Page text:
During this third tour, we noticed the reconstruction in Miyagi was more advanced than in Fukushima prefecture where the earthquake, tsunami and radiation contamination from the nuclear power plant accident occurred.

A lot of people were killed because they were led astray.

In the Yuriage area of Natori City, Miyagi Prefecture, which was severely damaged by the Great East Japan Earthquake, many people were swept away by the tsunami right in front of Yuriage Junior High School, a designated evacuation site. People who had evacuated to Yuriage Community Center were directed to Yuriage Junior High School and were moving according to the instructions when the tsunami hit. The community center is also a designated evacuation site, and evacuation guidance is not stipulated in the city’s disaster prevention plan. The main roads in the area were congested due to an accident and downed traffic lights. Evacuees were in chaos in an area where there is no elevated ground nearby.

(Reprinted from Kahoku Shimpo)

(Report by Masaru Fujiwara)

The 4th “Great East Japan Earthquake Tour” (3.11) Fukushima, Japan

Ministry of Health, Labour and Welfare (MHLW) subsidized project "Nanbyo Patient Support Project" in 2015
  1. Saturday, March 12 and Sunday, March 13, 2016 (Standard Tour)
  2. Sunday, March 13 and Monday, March 14, 2016 (Optional Tour)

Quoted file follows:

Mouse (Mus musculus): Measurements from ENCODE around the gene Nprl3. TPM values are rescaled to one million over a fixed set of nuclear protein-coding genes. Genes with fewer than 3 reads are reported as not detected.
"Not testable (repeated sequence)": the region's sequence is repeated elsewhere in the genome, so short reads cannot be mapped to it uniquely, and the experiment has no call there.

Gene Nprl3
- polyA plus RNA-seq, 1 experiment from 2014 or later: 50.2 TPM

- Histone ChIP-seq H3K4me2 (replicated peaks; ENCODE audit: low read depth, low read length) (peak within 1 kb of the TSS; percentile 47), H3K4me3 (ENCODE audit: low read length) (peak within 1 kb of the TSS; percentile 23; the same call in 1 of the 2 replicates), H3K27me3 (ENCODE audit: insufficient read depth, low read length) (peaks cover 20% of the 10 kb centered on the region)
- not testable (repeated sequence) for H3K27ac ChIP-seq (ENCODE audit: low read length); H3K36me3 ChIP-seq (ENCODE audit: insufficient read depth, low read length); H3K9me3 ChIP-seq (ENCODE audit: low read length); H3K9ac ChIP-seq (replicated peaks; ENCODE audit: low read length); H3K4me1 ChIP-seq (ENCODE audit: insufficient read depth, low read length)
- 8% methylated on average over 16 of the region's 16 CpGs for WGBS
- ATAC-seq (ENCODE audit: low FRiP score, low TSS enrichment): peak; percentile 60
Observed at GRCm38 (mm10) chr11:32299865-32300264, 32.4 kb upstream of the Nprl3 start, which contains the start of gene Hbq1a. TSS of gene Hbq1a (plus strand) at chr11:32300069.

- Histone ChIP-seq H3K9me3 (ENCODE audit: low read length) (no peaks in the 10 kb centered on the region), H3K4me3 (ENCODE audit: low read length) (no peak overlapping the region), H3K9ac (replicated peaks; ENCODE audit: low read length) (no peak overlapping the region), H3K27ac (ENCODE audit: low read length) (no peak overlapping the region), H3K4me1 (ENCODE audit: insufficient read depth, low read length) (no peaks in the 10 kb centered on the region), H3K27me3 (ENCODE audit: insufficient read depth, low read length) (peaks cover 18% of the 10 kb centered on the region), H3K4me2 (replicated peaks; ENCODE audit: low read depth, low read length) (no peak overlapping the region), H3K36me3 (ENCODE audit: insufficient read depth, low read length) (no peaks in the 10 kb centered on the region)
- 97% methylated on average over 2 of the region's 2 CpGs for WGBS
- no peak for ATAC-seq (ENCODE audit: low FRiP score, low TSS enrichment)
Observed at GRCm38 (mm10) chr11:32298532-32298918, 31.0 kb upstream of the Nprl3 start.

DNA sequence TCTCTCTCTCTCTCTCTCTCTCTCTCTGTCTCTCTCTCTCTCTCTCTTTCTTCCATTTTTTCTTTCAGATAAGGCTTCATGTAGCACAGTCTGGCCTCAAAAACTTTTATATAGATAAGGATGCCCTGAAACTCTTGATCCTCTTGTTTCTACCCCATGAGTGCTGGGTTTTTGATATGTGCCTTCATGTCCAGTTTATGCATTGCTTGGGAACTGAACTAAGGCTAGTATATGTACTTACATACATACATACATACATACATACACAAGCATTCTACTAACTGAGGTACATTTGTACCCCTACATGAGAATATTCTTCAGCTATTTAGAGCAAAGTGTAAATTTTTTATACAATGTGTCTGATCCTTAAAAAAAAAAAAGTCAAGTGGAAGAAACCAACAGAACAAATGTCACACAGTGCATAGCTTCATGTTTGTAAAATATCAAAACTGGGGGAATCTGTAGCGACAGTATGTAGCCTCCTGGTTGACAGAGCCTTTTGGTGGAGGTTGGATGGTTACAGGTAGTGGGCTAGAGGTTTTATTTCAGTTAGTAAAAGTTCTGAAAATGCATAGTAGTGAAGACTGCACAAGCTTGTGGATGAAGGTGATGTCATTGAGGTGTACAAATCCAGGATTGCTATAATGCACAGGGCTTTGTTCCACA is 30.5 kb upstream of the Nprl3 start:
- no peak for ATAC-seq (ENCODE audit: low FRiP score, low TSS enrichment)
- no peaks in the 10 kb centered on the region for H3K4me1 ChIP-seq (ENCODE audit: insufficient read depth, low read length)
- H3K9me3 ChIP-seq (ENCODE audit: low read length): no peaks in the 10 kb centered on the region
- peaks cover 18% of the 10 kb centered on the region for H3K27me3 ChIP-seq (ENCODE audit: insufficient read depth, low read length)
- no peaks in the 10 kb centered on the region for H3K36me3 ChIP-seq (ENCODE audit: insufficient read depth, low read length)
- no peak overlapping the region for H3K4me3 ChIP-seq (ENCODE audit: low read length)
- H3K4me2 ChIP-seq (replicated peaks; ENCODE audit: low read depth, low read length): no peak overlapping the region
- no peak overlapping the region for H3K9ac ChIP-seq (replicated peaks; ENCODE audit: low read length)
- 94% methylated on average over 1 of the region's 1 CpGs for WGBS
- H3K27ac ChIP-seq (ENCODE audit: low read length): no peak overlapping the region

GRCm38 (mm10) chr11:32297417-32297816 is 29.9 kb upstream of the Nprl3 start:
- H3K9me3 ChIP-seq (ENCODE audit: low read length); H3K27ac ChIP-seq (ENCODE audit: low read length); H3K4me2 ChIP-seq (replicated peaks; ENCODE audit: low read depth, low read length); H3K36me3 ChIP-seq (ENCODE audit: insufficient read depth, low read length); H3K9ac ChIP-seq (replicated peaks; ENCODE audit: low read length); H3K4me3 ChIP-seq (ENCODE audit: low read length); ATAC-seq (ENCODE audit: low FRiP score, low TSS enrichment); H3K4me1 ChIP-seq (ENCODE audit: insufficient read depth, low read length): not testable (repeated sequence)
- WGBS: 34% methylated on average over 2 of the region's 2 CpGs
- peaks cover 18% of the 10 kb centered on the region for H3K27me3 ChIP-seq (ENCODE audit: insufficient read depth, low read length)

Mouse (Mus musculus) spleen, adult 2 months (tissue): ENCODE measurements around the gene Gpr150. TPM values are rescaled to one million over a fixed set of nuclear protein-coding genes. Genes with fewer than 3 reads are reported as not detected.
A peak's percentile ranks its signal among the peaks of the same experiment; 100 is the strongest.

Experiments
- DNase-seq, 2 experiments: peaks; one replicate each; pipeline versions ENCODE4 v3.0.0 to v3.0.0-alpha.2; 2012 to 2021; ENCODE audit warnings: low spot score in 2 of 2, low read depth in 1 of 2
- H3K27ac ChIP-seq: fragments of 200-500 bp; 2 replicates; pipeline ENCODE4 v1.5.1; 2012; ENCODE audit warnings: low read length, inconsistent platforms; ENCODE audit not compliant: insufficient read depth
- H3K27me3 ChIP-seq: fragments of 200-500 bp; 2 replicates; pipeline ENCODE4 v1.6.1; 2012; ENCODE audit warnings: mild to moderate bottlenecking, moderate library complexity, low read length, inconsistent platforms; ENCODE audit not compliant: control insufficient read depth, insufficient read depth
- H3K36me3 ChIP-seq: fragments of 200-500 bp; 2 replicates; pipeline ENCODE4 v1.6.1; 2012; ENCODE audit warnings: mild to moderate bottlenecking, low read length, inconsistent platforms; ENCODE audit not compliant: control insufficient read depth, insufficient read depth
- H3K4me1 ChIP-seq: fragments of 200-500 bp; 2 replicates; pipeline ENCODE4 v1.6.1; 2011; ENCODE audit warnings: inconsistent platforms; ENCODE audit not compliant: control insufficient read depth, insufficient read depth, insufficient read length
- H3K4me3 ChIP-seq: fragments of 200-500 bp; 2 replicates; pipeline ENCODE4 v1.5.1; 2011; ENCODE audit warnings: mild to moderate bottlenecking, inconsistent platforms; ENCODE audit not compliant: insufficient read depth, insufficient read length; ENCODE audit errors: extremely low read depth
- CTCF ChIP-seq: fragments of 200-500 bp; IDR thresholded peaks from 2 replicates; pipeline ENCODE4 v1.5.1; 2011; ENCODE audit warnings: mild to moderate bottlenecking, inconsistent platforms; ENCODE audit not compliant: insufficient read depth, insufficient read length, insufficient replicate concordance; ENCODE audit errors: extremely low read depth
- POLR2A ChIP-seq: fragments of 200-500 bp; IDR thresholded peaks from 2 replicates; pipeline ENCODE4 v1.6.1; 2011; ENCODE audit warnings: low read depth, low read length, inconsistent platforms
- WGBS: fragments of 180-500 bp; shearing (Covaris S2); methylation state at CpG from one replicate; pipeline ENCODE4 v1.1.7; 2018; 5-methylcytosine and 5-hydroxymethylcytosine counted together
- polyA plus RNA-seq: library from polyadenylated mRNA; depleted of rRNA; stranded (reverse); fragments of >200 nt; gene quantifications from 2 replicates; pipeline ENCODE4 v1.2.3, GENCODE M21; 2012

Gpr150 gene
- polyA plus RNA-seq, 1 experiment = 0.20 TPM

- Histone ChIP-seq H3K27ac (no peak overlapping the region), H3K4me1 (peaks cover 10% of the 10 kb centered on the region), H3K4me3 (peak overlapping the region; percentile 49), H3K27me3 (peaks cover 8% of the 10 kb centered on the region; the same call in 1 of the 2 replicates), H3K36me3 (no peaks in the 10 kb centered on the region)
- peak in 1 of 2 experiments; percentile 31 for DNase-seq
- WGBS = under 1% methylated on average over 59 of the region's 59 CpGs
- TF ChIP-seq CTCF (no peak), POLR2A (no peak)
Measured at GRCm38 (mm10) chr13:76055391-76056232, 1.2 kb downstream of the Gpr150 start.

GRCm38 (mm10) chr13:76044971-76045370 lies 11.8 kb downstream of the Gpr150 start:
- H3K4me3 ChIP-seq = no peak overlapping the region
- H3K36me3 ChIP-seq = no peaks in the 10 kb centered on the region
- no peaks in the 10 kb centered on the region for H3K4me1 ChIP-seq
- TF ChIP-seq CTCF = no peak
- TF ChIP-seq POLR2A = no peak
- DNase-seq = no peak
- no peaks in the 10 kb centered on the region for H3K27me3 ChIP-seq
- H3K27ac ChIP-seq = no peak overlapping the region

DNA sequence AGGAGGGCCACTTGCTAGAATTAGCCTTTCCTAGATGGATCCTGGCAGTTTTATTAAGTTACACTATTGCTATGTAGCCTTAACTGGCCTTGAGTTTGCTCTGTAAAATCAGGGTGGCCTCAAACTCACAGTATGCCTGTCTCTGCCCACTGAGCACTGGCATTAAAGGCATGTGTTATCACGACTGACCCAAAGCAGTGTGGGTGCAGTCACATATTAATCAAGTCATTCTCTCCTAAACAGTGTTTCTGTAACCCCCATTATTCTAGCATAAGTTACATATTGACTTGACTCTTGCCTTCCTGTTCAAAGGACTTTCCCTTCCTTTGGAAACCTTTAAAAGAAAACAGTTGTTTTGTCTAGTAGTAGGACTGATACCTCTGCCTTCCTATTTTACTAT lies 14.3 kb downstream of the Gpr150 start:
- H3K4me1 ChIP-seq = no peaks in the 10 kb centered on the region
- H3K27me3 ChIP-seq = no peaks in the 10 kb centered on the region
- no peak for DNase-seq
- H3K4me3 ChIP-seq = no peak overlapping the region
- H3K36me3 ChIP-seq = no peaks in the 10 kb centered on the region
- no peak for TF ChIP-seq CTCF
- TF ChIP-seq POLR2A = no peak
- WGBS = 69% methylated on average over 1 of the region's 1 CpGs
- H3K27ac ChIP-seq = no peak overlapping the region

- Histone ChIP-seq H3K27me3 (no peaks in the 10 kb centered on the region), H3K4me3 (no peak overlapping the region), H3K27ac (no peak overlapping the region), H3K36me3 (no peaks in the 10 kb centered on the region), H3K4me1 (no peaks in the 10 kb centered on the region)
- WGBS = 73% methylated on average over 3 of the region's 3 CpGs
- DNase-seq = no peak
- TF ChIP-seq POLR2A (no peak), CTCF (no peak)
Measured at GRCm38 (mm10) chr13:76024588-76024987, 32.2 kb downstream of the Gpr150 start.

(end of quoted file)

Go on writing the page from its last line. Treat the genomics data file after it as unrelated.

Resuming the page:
Co-sponsored byThe Fukushima Prefecture Council of Intractable Disease Organizations,
Miyagi Prefecture Patients and Families Association (NPO),
Iwate Prefecture Council of Intractable Diseases and Related Disorders
  1. 13 people (Standard Tour)
  2. 11 people (Optional Tour)
    (3 people participating in the optional tour only)
  1. Royal Hotel Maruya (Haramachi, Minamisoma City)
  2. Capital Hotel 1000 (60-1 Nagasuna, Takada-cho, Rikuzentakata City, Iwate Prefecture)
(Day 1)
Depart JR Koriyama Station (10:00 a.m.) → Kawamata Town (rest at roadside station “Silk Pier”) → Iitate Village → Minamisoma City (Odaka Area Coastline) → Namie Town (Exhibition Hall of Memories, Farm of Hope) → Minamisoma City (around JR Odaka Station) → Arrive at Hotel (4:15 p.m.), Symposium, Networking Session
(Day 2)
Depart from the hotel (8:35 a.m.) → Matsugawaura, Soma City → Yamamoto Town, Miyagi Prefecture (JR Yamashita Station and vicinity) → Yuriage, Natori City (Hiyoriyama area) → Sendai Airport (0:35 p.m.)
◆Optional Tour◆
Depart Sendai Airport (1:30 p.m.) → Ishinomaki City (Mr. Suzuki's reconstructed house) → Minamisanriku Town (view the disaster prevention building by car) → Shizugawa (view by car) → Kesen Town, Rikuzentakata City, Iwate Prefecture (view the miraculous lone pine tree by car) → Arrival at Capital Hotel 1000 (Takada Town, Rikuzentakata City, Iwate Prefecture) (5:50 p.m.) Listen to the stories of those affected by the disaster and social gathering.
(Day 3)
Depart hotel (8:45 a.m.) → Affected areas in Rikuzentakata City (former Shimoyado Settlement Promotion House No. 1, former roadside station "Takada Matsubara", etc.) → Otsuchi Town, Kamihei-gun, Iwate Prefecture (former Otsuchi Town Hall) → Yamada Town (inspection from the roof of the Yamada Town Hall) → Lunch in Kamaishi → JR Shinhanamaki Station (Shinkansen), tour breakup at Iwate Hanamaki Airport (3:00 p.m.)